Group says newer legislation doubling leave 'missed opportunity' to narrow gap
The Singapore government is being urged to equalise paternity and maternity leave entitlements in a bid to promote sharing of childcare responsibilities between parents.
In Singapore, female employees are currently entitled to up to 16 weeks of government-paid maternity leave, while male employees can now get up to four weeks thanks to the passing of the Child Development Co-Savings Amendment Bill this week.
While the recent doubling of paternity leave from two to four weeks is commendable, Member of Parliament (MP) Mariam Jaafar questioned if it was a "missed opportunity" to narrow or close the gap between maternity and paternity leave entitlements.
According to Jaafar, many multinational companies are already providing longer paternity leave, some of which are at par with maternity leave entitlements.
"These companies see a generational shift in the workforce. Paternity leave is part of their strategy to attract, engage, and retain talent," Jaafar told Parliament during the Child Development Co-Savings Amendment Bill debate.
"And in doing so, they have to be more intentional in rolling out supporting measures like flexible work arrangements in line with the direction of travel that we have already set out on."
Roadmap to equalisation needed
MP Louis Ng made a similar suggestion during the deliberations, stressing that the government can "move further to eventually equalise parental leave."
In his speech, the MP called on the government to work with tripartite partners to establish a roadmap towards this goal.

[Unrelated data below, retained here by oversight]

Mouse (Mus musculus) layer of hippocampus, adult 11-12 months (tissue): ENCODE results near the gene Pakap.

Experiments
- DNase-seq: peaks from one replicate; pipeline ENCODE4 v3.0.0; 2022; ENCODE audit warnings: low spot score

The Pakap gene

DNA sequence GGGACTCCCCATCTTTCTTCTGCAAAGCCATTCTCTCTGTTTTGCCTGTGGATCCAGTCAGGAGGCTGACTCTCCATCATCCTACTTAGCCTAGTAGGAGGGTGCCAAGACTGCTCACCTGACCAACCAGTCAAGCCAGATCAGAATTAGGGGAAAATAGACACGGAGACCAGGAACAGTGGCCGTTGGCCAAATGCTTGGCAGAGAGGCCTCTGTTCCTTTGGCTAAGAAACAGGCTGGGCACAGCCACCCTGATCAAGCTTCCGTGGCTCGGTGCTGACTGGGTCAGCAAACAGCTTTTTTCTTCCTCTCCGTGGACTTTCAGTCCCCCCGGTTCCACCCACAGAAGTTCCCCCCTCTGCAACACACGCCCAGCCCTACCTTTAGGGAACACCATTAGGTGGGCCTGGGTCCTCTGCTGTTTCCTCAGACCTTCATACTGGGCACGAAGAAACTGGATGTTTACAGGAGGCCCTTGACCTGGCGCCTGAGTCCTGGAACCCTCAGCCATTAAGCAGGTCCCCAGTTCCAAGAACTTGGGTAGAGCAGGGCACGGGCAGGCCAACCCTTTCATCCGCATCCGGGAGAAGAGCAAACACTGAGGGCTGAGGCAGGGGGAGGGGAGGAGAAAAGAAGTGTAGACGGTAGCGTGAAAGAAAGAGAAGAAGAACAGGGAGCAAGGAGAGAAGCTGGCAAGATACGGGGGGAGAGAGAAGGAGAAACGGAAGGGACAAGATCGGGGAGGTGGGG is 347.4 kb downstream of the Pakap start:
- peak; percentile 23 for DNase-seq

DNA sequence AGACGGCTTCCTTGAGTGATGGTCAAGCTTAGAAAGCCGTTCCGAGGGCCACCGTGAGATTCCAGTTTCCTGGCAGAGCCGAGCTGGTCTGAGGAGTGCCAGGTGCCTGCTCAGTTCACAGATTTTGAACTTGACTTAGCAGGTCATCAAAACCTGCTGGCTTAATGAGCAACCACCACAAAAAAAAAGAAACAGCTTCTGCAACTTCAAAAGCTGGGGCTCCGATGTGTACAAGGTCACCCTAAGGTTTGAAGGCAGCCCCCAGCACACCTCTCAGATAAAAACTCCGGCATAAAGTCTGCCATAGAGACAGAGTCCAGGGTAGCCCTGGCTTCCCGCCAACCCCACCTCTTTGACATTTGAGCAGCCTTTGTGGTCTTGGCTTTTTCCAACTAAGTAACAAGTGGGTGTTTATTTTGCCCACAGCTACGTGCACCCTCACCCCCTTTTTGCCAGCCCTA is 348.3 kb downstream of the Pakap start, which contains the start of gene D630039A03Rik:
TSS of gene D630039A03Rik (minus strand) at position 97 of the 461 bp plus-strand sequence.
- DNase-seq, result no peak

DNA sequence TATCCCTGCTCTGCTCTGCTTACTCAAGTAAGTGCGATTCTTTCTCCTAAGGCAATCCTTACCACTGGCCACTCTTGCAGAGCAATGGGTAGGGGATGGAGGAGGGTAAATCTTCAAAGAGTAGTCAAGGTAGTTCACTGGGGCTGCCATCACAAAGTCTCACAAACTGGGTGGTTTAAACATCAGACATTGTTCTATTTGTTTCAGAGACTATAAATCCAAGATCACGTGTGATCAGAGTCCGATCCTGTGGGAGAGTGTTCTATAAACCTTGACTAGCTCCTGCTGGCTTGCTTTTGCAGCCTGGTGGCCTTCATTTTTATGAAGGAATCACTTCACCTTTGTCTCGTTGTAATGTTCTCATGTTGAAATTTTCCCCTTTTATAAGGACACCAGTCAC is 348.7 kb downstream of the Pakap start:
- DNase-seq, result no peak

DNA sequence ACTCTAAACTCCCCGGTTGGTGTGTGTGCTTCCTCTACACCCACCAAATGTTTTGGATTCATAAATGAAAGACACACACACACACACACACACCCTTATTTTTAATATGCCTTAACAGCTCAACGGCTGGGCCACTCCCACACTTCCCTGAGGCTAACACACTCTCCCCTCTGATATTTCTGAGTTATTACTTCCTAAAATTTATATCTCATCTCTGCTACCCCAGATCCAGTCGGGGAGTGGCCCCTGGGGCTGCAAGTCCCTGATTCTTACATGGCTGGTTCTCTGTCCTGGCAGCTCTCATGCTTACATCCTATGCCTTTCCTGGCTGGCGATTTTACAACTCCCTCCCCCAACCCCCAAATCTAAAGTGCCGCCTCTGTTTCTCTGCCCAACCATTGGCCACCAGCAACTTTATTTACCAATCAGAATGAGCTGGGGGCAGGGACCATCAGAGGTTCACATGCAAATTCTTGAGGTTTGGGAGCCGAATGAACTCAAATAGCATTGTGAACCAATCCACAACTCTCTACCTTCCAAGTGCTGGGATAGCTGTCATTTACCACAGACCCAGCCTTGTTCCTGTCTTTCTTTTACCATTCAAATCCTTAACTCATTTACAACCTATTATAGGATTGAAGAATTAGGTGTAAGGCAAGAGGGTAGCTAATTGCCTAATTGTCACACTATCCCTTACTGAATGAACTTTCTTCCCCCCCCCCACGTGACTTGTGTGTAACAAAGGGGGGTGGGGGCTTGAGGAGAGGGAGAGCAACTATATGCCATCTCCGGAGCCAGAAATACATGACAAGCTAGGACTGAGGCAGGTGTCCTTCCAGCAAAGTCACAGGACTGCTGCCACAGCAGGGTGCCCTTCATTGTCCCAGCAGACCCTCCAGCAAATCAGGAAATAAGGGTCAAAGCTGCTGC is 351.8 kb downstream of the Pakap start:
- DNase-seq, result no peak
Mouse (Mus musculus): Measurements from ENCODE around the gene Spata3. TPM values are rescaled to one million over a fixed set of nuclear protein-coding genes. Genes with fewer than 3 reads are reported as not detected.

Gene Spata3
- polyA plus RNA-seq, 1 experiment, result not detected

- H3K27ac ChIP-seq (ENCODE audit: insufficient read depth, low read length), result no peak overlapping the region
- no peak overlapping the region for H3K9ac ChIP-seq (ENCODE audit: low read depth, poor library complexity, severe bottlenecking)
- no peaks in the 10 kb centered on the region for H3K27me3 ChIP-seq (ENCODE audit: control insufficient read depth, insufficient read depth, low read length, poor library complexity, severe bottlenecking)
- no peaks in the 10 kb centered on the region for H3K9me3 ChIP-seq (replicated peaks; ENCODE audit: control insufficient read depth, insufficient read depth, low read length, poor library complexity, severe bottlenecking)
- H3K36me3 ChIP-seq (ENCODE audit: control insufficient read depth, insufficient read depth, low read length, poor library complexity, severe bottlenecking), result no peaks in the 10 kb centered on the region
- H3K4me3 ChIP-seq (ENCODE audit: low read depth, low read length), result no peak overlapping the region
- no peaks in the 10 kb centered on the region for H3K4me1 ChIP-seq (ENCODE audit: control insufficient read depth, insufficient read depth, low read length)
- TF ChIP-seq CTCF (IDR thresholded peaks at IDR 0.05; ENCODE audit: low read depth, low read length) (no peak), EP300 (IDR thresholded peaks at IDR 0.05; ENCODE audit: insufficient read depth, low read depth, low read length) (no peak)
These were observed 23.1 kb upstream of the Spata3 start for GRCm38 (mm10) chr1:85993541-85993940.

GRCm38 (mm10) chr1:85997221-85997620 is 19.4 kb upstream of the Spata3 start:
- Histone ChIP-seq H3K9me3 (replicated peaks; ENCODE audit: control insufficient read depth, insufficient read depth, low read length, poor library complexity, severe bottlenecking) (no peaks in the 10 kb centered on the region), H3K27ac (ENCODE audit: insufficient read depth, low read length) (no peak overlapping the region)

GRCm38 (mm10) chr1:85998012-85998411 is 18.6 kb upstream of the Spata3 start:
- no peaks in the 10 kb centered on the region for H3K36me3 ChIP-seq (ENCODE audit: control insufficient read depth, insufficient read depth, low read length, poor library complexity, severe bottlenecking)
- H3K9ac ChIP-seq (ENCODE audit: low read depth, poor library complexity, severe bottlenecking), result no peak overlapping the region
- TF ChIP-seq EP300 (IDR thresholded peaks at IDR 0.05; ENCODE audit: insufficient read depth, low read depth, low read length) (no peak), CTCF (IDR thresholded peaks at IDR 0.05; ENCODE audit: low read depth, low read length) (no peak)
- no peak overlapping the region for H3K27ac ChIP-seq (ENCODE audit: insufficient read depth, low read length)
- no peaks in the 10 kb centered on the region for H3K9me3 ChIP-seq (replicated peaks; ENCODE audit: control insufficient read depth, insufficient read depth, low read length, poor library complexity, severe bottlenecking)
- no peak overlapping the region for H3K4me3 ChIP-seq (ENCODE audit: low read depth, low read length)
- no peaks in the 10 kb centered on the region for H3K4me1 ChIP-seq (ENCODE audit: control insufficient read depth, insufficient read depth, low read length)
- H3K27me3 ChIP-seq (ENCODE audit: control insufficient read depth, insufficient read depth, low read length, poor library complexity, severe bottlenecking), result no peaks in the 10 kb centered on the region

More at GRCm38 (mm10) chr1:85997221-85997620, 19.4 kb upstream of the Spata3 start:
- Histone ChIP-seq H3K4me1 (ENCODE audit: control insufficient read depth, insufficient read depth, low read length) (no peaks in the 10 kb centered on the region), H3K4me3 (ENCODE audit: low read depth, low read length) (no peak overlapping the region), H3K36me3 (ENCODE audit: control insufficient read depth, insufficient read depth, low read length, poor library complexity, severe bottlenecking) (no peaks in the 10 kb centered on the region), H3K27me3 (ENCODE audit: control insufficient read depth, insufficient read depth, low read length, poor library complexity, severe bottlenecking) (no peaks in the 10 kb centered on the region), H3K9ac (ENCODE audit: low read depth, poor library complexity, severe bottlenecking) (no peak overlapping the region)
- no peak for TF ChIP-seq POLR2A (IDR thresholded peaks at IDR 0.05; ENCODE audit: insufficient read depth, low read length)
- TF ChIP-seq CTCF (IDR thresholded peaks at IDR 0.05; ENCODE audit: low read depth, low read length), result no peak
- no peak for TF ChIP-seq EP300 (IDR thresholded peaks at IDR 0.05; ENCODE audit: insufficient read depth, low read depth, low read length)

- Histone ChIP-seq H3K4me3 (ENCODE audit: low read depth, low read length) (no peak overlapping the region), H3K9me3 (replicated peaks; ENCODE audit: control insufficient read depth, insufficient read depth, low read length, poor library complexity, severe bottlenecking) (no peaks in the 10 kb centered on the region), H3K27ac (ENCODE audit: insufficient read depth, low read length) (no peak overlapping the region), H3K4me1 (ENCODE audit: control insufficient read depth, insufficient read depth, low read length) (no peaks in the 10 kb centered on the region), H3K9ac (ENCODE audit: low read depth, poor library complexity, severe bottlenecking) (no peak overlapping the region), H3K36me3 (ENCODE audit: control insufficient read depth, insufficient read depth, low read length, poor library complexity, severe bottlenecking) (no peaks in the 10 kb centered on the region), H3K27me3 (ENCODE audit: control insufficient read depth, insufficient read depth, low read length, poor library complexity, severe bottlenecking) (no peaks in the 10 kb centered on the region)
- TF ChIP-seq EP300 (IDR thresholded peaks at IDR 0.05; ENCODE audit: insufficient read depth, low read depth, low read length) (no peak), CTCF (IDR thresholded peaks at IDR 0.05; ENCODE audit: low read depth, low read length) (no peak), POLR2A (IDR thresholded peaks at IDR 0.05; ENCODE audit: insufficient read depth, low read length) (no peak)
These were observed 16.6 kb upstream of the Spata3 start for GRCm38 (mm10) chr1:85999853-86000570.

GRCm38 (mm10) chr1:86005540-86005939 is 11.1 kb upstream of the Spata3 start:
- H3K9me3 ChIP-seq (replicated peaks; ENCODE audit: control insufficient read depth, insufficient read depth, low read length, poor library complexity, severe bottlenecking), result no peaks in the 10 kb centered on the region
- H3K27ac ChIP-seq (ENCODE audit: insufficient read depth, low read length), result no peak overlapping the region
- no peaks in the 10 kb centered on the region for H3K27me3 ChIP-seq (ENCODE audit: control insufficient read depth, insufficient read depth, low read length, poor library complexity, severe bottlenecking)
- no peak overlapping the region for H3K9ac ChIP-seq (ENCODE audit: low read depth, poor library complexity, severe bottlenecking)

"I fully understand that this is not a one-year, two-year, or even three-year road map. Our four weeks of paternity leave will need time to catch up with the 16 weeks of maternity leave," Ng said. "Our employers will need time to adjust to equalising paternity leave. Let's help our employers by providing them with the roadmap that they need for business certainty."
Ng also recalled a study from the Institute of Policy Studies, which said the state's policies send a signal that childcare is a woman's responsibility and reinforce stereotypes.
"Equalising parental leave is a step forwards towards reducing these gender stereotypes and I hope the government seriously considers this," he said.
In the closing speech of Minister of State for Social and Family Development Sun Xueling, she addressed the suggestions raised by Ng and Jaafar on equalising maternity and parental leave.
Sun said current leave provisions are differentiated to meet the needs of respective parents.
"Maternity leave is provided for mothers to recuperate physically from childbirth, and care for and bond with their newborn," Sun said in Parliament. "Hence, it is longer than paternity leave, which allows for fathers to care for their wives and bond with their newborn child."
According to the minister, fathers who want to spend more time with their newborns can tap on the Shared Parental leave for up to four weeks from the wife's government-paid maternity leave.
"We currently do not intend to change the Shared Parental Leave provision under this bill," Sun said, referring to the Child Development Co-Savings Amendment Bill.
The minister, however, assured that the government is on the same page as MPs on encouraging shared parenting.
"This is why beyond the minimal stipulations for maternity leave and paternity leave, any additional leave that the government may consider in future will likely be of a shared nature, as per our move on shared parental leave in 2013."
Expanded paternity leave
The discussion on equalising paid leave came up during the deliberations for the Child Development Co-Savings Amendment Bill, which was passed this week.
The bill aligns the legislation to the announcements made by Deputy Prime Minister Lawrence Wong early this year on doubling paternity leave to four weeks.
Following its passing, fathers of Singaporean children who are born on or after January 1, 2024, will be able to avail this expanded leave.